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Why technology matters in mobile marketingBy
As Yahoo CEO Marissa Mayer attempts to return the company to its former market position, the story of how her company missed the opportunity to buy Google for $5 billion in 2002 must be on her mind (of course, Ms. Mayer was at Google at the time).
This post is not about missed opportunity, which happens quite frequently in technology. It is about why proprietary technology matters in mobile marketing.
Source of issues Though companies can succeed in advertising technology because of scale, first-mover advantage or even having the best sales organization, only proprietary technology can provide a sustainable competitive advantage.
In ad tech, no company stands out more for its proprietary technology than Google.
From the development of the PageRank Search technology to technologies that Google acquired such as the Android operating system and DoubleClick, Google has placed the continued development of proprietary technology at the core of its roadmap for the company’s portfolio of advertising solutions. That is why Google products keep getting better and more sophisticated.
Unfortunately, too many of the companies in mobile ad technology rely on outsourced or open source technology. And even many of the companies which originally had proprietary technology have not continued developing it to stay ahead of advancements in the industry.
It is no wonder that mobile ad rates remain so low despite the strong growth in application and mobile Web usage.
Set on data For example, consider mobile ad targeting technology.
Since the late 1990s, the vision for mobile marketing has been based on offering the right offer to the right user at the right time and right location – offering coffee lovers a coupon to a nearby Starbucks location during slower afternoon or evening hours.
Unfortunately, relevancy is still lacking in most of the mobile ads that I receive, despite the wealth of data available about my mobile habits.Why? Because too many mobile campaigns rely on simplistic targeting such as age group, phone type and general location. And then users are targeted according to these broad segments.
Mobile companies using advanced technology have the ability to make laser-like images of their data according to hundreds of data points and can then target ads based on the most relevant user response patterns, not segments, to increase conversions, while reducing unwanted clicks.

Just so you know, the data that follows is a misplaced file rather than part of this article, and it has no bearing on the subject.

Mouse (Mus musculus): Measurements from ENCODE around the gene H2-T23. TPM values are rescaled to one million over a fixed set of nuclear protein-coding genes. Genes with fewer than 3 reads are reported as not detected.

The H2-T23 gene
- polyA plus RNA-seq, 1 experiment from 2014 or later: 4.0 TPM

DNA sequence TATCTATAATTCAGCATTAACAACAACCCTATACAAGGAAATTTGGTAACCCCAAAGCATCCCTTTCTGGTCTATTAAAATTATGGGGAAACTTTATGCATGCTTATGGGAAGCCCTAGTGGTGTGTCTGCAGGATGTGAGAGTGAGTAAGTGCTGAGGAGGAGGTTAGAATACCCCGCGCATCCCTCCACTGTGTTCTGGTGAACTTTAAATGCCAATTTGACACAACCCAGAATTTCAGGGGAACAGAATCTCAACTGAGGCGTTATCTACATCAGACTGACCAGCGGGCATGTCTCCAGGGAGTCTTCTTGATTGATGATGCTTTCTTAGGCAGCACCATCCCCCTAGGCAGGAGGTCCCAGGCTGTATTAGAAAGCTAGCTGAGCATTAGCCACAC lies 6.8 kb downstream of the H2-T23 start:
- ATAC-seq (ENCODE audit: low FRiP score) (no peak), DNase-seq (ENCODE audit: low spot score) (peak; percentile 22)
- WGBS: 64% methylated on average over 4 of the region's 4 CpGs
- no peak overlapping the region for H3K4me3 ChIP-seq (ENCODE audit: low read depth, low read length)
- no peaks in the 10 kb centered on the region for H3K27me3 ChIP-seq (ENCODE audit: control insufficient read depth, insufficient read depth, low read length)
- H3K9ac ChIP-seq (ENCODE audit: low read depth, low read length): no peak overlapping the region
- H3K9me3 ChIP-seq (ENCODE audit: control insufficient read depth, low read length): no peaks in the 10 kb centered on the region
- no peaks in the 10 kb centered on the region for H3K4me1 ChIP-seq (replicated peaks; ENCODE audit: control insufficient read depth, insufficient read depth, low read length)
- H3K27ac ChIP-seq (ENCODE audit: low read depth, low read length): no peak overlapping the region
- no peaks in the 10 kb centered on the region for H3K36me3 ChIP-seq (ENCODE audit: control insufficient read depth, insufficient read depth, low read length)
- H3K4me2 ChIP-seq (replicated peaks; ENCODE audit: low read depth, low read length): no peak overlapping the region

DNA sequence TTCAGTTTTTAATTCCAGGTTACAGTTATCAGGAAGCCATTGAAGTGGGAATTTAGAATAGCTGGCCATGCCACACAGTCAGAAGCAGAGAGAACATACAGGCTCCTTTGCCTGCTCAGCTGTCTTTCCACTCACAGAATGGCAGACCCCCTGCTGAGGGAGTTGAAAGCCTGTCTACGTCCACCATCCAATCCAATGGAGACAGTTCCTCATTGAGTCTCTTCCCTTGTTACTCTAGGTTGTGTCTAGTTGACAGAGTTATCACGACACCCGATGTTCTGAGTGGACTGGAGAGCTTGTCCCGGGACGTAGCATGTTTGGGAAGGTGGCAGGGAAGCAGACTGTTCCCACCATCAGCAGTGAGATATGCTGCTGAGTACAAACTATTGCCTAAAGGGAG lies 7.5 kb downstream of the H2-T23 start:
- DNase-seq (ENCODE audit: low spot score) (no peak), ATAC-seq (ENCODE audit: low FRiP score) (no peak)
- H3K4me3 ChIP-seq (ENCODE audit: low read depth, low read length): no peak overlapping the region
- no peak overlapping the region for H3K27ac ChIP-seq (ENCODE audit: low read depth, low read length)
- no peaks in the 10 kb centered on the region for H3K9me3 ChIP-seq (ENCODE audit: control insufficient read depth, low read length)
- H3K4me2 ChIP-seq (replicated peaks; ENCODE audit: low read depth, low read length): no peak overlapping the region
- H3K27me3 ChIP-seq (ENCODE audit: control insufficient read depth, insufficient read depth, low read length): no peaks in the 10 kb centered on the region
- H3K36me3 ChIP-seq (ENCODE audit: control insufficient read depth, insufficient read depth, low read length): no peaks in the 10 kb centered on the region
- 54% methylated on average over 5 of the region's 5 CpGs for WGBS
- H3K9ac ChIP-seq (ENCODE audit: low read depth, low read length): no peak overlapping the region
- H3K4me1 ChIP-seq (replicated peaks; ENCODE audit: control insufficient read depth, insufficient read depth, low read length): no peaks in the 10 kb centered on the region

Success in ad targeting comes down to uncovering behavioral patterns which result in conversions.
Therefore, mobile ad technology companies need to be analyzing all of the available behavioral data points – and all mobile networks have access to trillions of data points – using statistical tools such as support vector machines (supervised/semi-supervised learning model algorithms) that analyze data and recognize patterns which are then used for regression analysis and classification.
Some patterns do not require advanced algorithms to uncover. We all understand that Coca-Cola will sell a lot of soda on a hot summer day.
But for a great portion of human behavior, the buying patterns are not so clear. The data is what we call heteroscedastic – data with differing variance which is frequently accompanied by a lot of volatility and fluctuation.
Therefore, to effectively analyze behavioristic data sets, marketers employ multilevel logistic regression to polytomous data, or data divided into secondary parts or branches.
THE AD TECHNOLOGY industry is suffering from low mobile marketing margins and revenue, and the solution will come from better technology.
Though this might be a mobile industry problem today, with the migration to mobile-first across devices and platforms, it will be a problem for the entire advertising industry very soon.
We need to place a greater mobile industry focus on creating better and more efficient mobile advertising technology to provide more value to mobile marketers, agencies, publishers and users to improve the economic model for the industry.
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